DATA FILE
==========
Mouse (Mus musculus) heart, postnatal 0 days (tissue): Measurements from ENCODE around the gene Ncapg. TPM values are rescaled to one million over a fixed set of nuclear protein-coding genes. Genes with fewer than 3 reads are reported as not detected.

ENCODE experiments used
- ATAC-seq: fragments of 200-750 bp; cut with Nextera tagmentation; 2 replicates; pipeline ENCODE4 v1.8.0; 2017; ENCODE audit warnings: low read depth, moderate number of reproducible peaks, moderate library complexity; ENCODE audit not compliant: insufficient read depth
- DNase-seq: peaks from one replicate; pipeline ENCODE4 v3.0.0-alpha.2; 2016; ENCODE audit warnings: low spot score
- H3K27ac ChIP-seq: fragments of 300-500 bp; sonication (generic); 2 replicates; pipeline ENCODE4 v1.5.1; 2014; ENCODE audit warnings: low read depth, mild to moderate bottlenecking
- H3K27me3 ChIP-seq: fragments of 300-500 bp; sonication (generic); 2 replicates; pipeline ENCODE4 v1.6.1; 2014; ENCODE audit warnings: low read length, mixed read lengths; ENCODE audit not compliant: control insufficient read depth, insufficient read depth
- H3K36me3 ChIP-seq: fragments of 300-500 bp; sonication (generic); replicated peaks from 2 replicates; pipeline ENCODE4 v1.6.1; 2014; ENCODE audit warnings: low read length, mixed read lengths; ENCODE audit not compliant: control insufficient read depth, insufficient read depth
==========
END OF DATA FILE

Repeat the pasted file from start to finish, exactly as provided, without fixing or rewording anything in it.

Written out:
Mouse (Mus musculus) heart, postnatal 0 days (tissue): Measurements from ENCODE around the gene Ncapg. TPM values are rescaled to one million over a fixed set of nuclear protein-coding genes. Genes with fewer than 3 reads are reported as not detected.

ENCODE experiments used
- ATAC-seq: fragments of 200-750 bp; cut with Nextera tagmentation; 2 replicates; pipeline ENCODE4 v1.8.0; 2017; ENCODE audit warnings: low read depth, moderate number of reproducible peaks, moderate library complexity; ENCODE audit not compliant: insufficient read depth
- DNase-seq: peaks from one replicate; pipeline ENCODE4 v3.0.0-alpha.2; 2016; ENCODE audit warnings: low spot score
- H3K27ac ChIP-seq: fragments of 300-500 bp; sonication (generic); 2 replicates; pipeline ENCODE4 v1.5.1; 2014; ENCODE audit warnings: low read depth, mild to moderate bottlenecking
- H3K27me3 ChIP-seq: fragments of 300-500 bp; sonication (generic); 2 replicates; pipeline ENCODE4 v1.6.1; 2014; ENCODE audit warnings: low read length, mixed read lengths; ENCODE audit not compliant: control insufficient read depth, insufficient read depth
- H3K36me3 ChIP-seq: fragments of 300-500 bp; sonication (generic); replicated peaks from 2 replicates; pipeline ENCODE4 v1.6.1; 2014; ENCODE audit warnings: low read length, mixed read lengths; ENCODE audit not compliant: control insufficient read depth, insufficient read depth